You can obtain a fax printer device context the usual way, but if you are sending faxes from within a Windows NT service, there won't be someone to prompt for information about the recipient. The code in Figure 7 uses a fax printer device context to send text that a user has typed. The procedure obtains a device context using the FaxStartPrintJob function. This function takes the name of the fax printer (in the form \\servername\printername) and the FAX_PRINT_INFO structure as input parameters. You may set the printer name to NULL, and in this case, the API assumes the local fax printer is the output device. In return you get the fax job ID (which may be useful for tracing your fax job status) and the FAX_CONTEXT_INFO structure containing the printer device context you need.
      As soon as you have the device context, you can call the standard StartPage/EndPage GDI functions and use the DC any way you want. When you are finished with your printing, call EndDoc (or AbortDoc) followed by DeleteDC to clean up resources. If you would like to print a standard cover page, call FaxPrintCoverPage with pointers to the FAX_CONTEXT_INFO and FAX_COVERPAGE_INFO structures. The fragment of the sample program in Figure 8 illustrates this technique.

Fax Routing Extensions

      So far I've shown techniques to send faxes. In order to receive faxes, a different approach is used. The fax service API introduces Fax Routing Extensions, which are simply plug-ins (implemented as DLLs) that export some standard functions listed in Figure 9. Each extension implements one or more extra functions called routing methods. A routing method does whatever its creators intended. The Microsoft extension outlined in Figure 10 enables you to print and save faxes (in an inbox or in some other folder). Your extensions can perform whatever tasks you want them to perform. A sample extension provided with this article stores fax information in a Microsoft Access database. But you could create an extension that performs optical character recognition (OCR), or whatever you find suitable.

Figure 10 Fax Routing Extensions
Figure 10 Fax Routing Extensions

      When the fax service starts, it loads all extension DLLs; as soon as the library has been loaded, the service calls GetProcAddress to obtain pointers to routing methods exported from the DLL. When the service receives a fax, each method is called in the order determined by the method priority. That's the big picture. Now let's look at the details.

Registering a Fax Service Extension

      Each fax service extension should have a registry key under
HKEY_LOCAL_MACHINE\Software\Microsoft\Fax\RoutingExtensions
The key name may be the extension's vendor name, or any other form of description. This key has two values associated with it: Friendly name (REG_SZ), which is self-explanatory and ImageName (REG_EXPAND_SZ), which is a fully qualified path of the extension DLL. Under the extension key, you will find one or more subkeys, one for each of the routing methods supported by the extension DLL. There are four values associated with each method key. Function Name, as you might guess, is just a name of the function exported from the extension DLL. (The April 2000 MSDN Library incorrectly stated that this value should be named FunctionName.) The Guid value is a unique identifier of the routing method. Priority (REG_DWORD) determines the global order of the routing method calls, and finally FriendlyName (REG_SZ) describes what the method does. This value is used by the Fax Server MMC Snap-in to display all available routing methods and allows the user to change his priorities.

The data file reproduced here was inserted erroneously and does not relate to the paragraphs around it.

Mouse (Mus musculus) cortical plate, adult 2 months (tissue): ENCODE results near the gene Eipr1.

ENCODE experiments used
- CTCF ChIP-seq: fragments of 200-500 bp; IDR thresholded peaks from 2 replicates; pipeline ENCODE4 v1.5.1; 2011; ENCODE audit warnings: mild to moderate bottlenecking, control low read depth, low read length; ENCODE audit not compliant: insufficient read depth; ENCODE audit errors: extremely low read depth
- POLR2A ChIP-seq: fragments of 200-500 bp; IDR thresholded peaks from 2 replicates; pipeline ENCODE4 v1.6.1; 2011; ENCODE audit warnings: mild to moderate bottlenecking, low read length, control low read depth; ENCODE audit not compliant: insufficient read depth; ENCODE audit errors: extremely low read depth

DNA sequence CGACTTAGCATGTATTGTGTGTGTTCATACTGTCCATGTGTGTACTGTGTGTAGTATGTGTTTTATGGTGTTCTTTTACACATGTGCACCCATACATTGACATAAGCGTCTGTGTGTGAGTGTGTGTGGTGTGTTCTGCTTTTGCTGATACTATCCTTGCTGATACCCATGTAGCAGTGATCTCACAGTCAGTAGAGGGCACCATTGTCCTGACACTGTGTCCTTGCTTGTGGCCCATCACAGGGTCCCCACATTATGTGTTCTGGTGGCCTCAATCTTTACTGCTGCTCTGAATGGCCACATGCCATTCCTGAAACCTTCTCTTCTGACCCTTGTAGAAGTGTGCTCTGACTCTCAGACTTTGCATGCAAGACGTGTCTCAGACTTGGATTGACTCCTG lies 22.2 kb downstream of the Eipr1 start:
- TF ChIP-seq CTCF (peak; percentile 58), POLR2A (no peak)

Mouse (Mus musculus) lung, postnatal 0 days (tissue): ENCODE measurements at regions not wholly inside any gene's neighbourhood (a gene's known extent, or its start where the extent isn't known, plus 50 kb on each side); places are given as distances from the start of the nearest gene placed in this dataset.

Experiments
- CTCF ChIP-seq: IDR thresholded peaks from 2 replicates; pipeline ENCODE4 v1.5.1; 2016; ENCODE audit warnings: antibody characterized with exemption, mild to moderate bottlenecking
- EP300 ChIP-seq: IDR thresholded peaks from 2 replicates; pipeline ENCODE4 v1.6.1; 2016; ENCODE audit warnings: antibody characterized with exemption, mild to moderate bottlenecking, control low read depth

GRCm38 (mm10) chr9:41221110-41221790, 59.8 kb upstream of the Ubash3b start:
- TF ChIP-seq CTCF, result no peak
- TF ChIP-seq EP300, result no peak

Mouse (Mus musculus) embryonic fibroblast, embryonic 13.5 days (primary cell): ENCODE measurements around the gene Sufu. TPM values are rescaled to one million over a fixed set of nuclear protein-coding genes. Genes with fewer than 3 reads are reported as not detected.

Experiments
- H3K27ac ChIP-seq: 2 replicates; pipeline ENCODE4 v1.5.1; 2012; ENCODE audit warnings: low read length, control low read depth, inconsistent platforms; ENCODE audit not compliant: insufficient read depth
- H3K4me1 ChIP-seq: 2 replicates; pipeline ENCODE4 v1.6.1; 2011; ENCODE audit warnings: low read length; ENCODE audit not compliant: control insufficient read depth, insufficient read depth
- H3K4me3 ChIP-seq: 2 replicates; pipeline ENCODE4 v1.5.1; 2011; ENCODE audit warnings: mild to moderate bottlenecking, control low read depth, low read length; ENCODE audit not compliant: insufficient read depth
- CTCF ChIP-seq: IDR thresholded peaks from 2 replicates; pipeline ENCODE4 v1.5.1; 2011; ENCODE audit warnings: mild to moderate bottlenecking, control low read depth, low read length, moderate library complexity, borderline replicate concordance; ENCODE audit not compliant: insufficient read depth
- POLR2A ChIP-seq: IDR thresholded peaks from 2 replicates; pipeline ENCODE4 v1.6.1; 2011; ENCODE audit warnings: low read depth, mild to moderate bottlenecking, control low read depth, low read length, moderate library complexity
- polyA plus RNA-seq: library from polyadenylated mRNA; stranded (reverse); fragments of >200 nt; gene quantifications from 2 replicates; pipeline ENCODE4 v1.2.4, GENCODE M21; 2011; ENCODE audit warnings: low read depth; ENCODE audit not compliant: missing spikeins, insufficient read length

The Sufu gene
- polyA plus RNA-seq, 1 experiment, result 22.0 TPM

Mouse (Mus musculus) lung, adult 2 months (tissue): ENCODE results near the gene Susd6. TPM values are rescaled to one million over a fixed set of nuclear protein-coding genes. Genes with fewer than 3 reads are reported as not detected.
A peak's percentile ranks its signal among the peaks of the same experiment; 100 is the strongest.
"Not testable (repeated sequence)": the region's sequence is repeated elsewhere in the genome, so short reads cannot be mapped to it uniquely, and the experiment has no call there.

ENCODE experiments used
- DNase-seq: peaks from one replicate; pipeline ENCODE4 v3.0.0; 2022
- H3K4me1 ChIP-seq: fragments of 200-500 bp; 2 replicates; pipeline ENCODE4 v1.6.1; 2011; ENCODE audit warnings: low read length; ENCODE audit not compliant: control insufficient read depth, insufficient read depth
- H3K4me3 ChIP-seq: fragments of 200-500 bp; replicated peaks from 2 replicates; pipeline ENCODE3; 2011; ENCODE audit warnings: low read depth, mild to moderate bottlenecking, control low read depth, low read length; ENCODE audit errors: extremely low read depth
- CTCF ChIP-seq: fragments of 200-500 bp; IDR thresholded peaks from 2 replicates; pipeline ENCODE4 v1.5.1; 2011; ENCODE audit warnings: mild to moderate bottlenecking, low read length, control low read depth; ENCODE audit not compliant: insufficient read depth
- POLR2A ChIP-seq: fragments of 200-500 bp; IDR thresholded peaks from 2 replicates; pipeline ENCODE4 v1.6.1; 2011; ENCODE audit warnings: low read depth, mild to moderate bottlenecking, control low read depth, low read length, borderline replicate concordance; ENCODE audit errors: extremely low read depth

You have two options when registering your fax extension: update the registry manually or use a provided function to perform this task. In my first attempt to register the sample extension I used regedit, and after five minutes I had all the registry keys in place. It took me another hour to get my extension loaded by the fax service. Here is the full story: since regedit does not allow you to create values of type REG_EXPAND_SZ, I created an ImageName value of type REG_SZ. When I started the fax service it immediately reported (in the application event log) that it had a problem loading my extension. Finally I thought about the possible problem in registry value types, and recreated the ImageName value using the older brother of regedit: regedt32. As soon as I changed the type of the value, everything went smoothly. This is the price I paid for being impatient. You may think that an hour isn't too much, but I can assure you that at 1:00 am, it feels like weeks.
      Another method for registering an extension (on the local server) is the FaxRegisterRoutingExtension function. You have to connect to the fax server (using FaxConnectFaxServer), then call FaxRegisterRoutingExtension with a pointer to your own callback function. The callback function will be called as long as it returns a nonzero value. The callback function will allow you to specify full information (friendly name, function name, and so on) for each of your routing methods. To be honest, I find this method a bit cumbersome, especially considering the fact that current setup utilities allow you to do whatever you want with the registry.

Implementing the Callback Function